We are keepers of the dream – as we practice the art of nameless simplicity / Volume 6

*Special thanks to inspiration from Mei-lan Maurits. Also, for those who may wander, my audience lies far beyond those which may be expected or encountered.

Perhaps it is the restoration of our original selves free from personal wants and ambitions that should outweigh our outer selves as we focus only on inner cultivation. It becomes the ultimate freedom to know both structure and discipline that defines our path…

Last time I ended with the thought of “realizing the Tao” by maintaining constant dedication and keeping to our highest aspiration. What can be meant by happiness, the joy, found when we find the presence that resides from within?

The symbols depicted to the left are four mythological creatures appearing among the Chinese constellations, (the big dipper and stars above) and viewed as the guardians of the four cardinal directions. They are the Azure Dragon of the East, the Vermilion Bird of the South, the White Tiger of the West, and the Black Tortoise of the North. Each of the creatures additionally represents other aspects, including a season of the year, a virtue, and one of the Chinese “five elements” (wood, fire, earth, metal, and water) and the essence of the I Ching. 

It’s like finding and coming in tune with our true selves. What Tolstoy called “everyone thinks of changing the world, but no one thinks of changing himself.”

It is the transforming sense of virtue that does not seek reward as we move from fear – shifting ourselves to the balance found in our breath so that we can begin to dream of endeavor and destiny and what that means to then see beyond ourselves. It is what takes us there.

To breathe as the ancients taught us from the soles of our feet. To set our intention. To begin to accept everything as we are anchored in this moment. Open to vibrations that define our heart-mind. Learning to breathe through and as our grace again as the key. It is this that commends, or entrusts us to the universal Tao. Acceptance of ourselves, those around us, and finding our role through patterns of virtue that eternally defines us. To begin to enjoy the lightness of who we are, finding contentment – what is our niche – what brings us to joy.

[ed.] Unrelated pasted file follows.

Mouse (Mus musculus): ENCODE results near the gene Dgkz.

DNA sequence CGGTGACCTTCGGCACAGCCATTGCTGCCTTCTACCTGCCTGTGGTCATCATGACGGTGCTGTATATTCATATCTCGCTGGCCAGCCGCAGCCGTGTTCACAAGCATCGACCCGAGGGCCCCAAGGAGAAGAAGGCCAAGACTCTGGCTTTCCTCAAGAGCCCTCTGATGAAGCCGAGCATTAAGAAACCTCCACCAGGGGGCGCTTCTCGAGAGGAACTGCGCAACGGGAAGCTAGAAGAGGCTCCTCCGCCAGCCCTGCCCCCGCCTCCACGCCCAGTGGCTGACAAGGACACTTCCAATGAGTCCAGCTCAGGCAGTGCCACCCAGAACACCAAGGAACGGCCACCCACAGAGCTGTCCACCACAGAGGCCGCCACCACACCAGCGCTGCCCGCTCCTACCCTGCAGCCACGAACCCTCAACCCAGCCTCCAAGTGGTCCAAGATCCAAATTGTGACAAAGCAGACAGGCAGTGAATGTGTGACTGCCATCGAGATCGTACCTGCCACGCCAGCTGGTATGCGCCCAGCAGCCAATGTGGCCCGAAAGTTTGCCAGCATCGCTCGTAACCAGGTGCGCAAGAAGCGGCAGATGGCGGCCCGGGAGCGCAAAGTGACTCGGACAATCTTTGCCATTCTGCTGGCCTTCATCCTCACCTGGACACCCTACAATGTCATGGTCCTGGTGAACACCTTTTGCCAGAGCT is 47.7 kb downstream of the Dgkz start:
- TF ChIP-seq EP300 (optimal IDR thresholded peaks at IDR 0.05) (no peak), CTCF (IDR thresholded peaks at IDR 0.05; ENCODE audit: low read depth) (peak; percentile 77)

What the Tao (Dao) teaches us is that there are stages of growth in the development of every person and each stage yields a harvest of wisdom upon which the next stage is built upon. Our foundation is what we grasp as the starting point in which we grow from. It is from here we begin to become the dream again. We are not simply keepers of the dream; we are contributors of the ultimate dream living as our true selves. What Joseph Campbell called the process of finding our bliss”. He reminds us that it is the universal consciousness we identify with and then learn from that takes us there.

Sitting in divine meditation    Shaanxi Museum    Xian

What is it that sets the sage apart from others? Many will say that it is something referred to as wu wei.  This is a question asked over the centuries that always comes back to the impact of the universal teachings of Confucius, Lao Tzu, and so many others, with Confucius touting “benevolence and relationships” as Lao Tzu presses “where are we doing it from.” As they are like stars passing overhead, we simply latch onto from time to time. Perhaps the easiest and best way to relay my own thoughts describing the essence of transcendence is Lao Tzu’s Tao Te Chingfrom the verses of my book, “Thoughts on becoming a sage, the guidebook to living a virtuous life”. Something I wrote twenty years ago.

It is said of the sage that they act effortlessly and spontaneously as one with Dao and in doing so they act with de, or virtue, without deliberation or choosing to challenge the paradox life brings to our doorstep.

The Anchor of Success located in the Da Ci’en Buddhist Temple at the Big Wild Goose Pagoda in Xian

The sage lives naturally and free from desire rooted in the discriminations that human society makes.

Verse 37 – Upholding the Tao

Practicing the art of nameless simplicity, I go forth with no desires and nothing on my agenda.

With the Tao as my anchor I am guided by the virtue of heaven.

The Tao itself doing nothing yet finding that there is nothing it does not do.  Yet while following the Tao, I do everything that I should do. Through effortlessness and following the natural course of events, change begins to occur.  By upholding the Tao, others begin to emulate your actions and begin to see through their own desire and they too can begin to become still.  In stillness, simplicity becomes nameless and seeing beyond oneself becomes self-apparent.

Stilled by nameless simplicity their desires become non-existent.  Once gone the world begins to fix itself.